20 Pennsylvania Nursing Homes Avoid One-Day Strike
Unionized employees at 20 Pennsylvania nursing homes have called off a one-day strike scheduled for Tuesday, less than 24 hours before it was scheduled to take place.
On Monday morning, staff at a dozen of the facilities announced that they had reached tentative agreements and said they would not strike. The remaining eight made the same announcement just after 4:00 pm.
“Our new agreements move us in the right direction but they are only a first step in an urgent and larger conversation about reforming our long-term care system,” said Matthew Yarnell, president of SEIU Healthcare Pennsylvania in a press release.
These 20 facilities are all operated by one of three nursing home chains: Guardian Healthcare, Comprehensive Healthcare Management Services, or Priority Healthcare Group. The portfolio of each company includes dozens of long-term care facilities in Pennsylvania and the eastern United States.
The agreements announced later Monday afternoon were reached at facilities operated by Priority Healthcare, all located in central and eastern Pennsylvania. The an eastern New York-based company did not respond to WESA’s email request for comment. A call to the phone number listed on Priority’s website was not answered.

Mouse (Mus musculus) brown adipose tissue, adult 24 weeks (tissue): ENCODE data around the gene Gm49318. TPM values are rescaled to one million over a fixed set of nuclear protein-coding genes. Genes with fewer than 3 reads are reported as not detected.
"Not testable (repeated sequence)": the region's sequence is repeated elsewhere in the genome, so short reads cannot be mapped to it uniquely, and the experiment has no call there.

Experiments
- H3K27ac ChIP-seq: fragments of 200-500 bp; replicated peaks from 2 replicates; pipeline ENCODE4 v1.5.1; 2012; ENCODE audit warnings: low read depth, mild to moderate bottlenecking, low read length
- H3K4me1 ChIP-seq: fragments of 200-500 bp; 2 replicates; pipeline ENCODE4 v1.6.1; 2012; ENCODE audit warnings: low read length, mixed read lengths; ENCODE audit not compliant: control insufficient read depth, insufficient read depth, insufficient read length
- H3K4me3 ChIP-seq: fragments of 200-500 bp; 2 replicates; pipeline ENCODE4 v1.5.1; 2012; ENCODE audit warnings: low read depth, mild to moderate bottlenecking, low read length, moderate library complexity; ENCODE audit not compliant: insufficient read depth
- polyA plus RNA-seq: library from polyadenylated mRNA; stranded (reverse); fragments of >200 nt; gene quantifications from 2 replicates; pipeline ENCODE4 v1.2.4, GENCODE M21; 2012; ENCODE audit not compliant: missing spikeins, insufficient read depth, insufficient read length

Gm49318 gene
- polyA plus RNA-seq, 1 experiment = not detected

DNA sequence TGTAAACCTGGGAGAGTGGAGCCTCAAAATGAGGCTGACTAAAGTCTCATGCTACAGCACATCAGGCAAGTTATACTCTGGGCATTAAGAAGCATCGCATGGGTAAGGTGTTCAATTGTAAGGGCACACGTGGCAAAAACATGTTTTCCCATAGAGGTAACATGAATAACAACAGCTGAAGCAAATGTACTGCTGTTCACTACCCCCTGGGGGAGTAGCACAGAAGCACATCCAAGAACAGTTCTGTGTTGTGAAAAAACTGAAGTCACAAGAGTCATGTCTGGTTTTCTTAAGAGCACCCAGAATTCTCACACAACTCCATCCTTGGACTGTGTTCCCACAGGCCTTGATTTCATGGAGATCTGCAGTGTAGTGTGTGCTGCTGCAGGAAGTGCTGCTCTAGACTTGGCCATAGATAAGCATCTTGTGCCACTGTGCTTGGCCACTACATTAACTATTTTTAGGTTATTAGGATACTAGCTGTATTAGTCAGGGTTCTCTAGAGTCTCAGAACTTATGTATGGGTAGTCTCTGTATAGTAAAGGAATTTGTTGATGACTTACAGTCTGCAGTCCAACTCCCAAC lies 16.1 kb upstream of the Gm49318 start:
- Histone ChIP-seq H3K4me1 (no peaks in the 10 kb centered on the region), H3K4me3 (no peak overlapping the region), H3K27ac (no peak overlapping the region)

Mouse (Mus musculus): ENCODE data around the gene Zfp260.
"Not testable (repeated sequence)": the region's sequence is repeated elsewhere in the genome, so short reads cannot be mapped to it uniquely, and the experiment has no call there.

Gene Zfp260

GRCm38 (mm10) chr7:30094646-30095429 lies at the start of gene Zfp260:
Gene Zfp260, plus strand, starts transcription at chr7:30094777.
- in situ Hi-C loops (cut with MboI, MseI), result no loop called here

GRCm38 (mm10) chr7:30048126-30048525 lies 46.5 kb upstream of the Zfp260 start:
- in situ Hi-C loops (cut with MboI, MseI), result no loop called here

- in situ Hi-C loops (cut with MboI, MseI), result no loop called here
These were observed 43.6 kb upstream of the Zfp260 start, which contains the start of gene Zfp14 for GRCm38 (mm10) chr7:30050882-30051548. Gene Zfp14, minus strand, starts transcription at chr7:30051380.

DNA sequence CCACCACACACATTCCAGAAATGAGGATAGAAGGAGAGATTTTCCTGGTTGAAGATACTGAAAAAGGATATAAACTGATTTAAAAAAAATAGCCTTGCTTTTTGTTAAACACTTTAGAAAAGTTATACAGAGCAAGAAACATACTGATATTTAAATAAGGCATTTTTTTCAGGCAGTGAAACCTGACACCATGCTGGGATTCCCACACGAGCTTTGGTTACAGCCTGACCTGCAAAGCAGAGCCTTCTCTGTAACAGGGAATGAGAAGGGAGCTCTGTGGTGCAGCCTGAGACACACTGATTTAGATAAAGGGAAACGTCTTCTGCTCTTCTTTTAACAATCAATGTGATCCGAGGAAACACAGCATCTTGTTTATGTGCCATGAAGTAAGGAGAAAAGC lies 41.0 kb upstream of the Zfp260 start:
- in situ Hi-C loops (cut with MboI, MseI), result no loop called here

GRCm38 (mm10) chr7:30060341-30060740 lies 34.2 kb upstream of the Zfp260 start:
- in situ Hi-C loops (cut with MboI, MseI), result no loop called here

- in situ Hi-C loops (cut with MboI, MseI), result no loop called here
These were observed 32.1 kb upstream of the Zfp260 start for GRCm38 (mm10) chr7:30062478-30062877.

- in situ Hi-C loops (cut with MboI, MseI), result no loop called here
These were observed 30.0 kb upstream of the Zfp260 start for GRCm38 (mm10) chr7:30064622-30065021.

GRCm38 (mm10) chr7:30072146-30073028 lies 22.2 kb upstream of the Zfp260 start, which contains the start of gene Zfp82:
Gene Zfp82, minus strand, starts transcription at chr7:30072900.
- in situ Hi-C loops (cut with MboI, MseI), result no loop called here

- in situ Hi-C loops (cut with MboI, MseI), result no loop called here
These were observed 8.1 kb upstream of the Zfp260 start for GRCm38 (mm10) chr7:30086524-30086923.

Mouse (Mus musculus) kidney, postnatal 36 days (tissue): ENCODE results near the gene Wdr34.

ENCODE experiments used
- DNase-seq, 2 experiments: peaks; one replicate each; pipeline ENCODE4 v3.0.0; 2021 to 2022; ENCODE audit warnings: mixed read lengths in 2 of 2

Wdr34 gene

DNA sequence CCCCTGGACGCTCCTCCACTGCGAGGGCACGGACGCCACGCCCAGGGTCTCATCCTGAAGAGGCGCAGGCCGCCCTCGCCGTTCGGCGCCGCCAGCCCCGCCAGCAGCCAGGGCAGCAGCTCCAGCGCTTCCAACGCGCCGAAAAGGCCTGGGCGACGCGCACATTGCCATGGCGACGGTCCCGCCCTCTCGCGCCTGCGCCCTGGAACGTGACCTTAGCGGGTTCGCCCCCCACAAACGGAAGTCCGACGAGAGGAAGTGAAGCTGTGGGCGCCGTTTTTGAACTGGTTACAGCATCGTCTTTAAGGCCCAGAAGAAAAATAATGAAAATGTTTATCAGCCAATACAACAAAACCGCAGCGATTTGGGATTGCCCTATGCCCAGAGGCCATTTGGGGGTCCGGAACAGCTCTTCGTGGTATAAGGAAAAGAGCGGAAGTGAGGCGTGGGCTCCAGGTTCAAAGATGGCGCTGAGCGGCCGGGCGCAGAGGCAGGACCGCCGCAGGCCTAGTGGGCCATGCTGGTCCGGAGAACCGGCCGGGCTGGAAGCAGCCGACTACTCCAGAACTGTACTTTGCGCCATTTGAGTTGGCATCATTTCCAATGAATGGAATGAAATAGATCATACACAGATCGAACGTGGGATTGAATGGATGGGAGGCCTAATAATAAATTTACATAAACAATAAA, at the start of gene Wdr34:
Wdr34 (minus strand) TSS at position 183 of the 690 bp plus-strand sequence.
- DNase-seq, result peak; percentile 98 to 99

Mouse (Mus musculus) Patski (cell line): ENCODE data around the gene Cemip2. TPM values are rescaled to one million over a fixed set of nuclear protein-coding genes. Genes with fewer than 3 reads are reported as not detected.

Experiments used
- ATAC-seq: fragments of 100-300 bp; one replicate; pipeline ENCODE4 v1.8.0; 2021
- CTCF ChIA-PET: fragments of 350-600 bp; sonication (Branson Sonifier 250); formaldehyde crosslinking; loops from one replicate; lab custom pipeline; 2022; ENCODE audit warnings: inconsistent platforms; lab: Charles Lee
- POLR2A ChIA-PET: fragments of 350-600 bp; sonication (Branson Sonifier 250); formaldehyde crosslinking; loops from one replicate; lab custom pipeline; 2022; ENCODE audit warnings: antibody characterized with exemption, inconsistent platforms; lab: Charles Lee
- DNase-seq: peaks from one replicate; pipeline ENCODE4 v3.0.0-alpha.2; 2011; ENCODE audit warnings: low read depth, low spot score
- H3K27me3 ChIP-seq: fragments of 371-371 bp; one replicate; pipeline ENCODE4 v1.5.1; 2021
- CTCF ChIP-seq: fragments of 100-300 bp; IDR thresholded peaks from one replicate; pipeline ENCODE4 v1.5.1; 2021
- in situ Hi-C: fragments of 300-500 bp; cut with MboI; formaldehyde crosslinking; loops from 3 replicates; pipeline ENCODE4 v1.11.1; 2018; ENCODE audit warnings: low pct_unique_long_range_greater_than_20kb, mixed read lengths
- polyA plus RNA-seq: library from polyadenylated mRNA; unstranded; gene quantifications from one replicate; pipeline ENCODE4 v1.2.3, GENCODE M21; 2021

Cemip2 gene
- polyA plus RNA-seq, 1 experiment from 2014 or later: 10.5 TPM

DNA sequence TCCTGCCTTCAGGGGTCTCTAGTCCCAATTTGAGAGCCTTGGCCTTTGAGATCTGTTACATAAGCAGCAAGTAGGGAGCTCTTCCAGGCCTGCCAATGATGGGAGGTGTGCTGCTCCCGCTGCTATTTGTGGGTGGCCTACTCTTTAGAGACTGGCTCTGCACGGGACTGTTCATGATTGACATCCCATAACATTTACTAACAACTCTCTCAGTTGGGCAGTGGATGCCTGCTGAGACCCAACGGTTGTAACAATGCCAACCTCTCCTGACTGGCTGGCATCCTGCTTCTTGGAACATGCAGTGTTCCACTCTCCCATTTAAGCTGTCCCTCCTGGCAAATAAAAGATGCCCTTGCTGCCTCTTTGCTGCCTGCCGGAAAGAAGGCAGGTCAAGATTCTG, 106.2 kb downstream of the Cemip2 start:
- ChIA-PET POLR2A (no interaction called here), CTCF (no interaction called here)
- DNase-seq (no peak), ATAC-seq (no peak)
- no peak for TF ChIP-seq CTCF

Plans for the strike were announced earlier this month by SEIU.
“Our long term care system has faced dwindling staffing, lower care standards, and cases of fraud, abuse, and neglect,” said the union in a July 21 press release. “At the same time, those entering skilled nursing facilities arrive with far greater physical and intellectual needs.”
SEIU says employees who will now be clocking in on Tuesday include those who work at facilities in Beaver, Butler, Fayette, Venango, Washington and Westmoreland Counties. Each facility has its own contract.
The "postponed" strikes fall on the backdrop of the Pennsylvania Department of Health’s decision to update nursing home regulations. The state wants nursing homes to boost the minimum number of hours of direct personal care that every resident receives from 2.7 to 4.1. The change will require many facilities to hire more staff, which is what unionized workers have been calling on nursing home operators to do for years.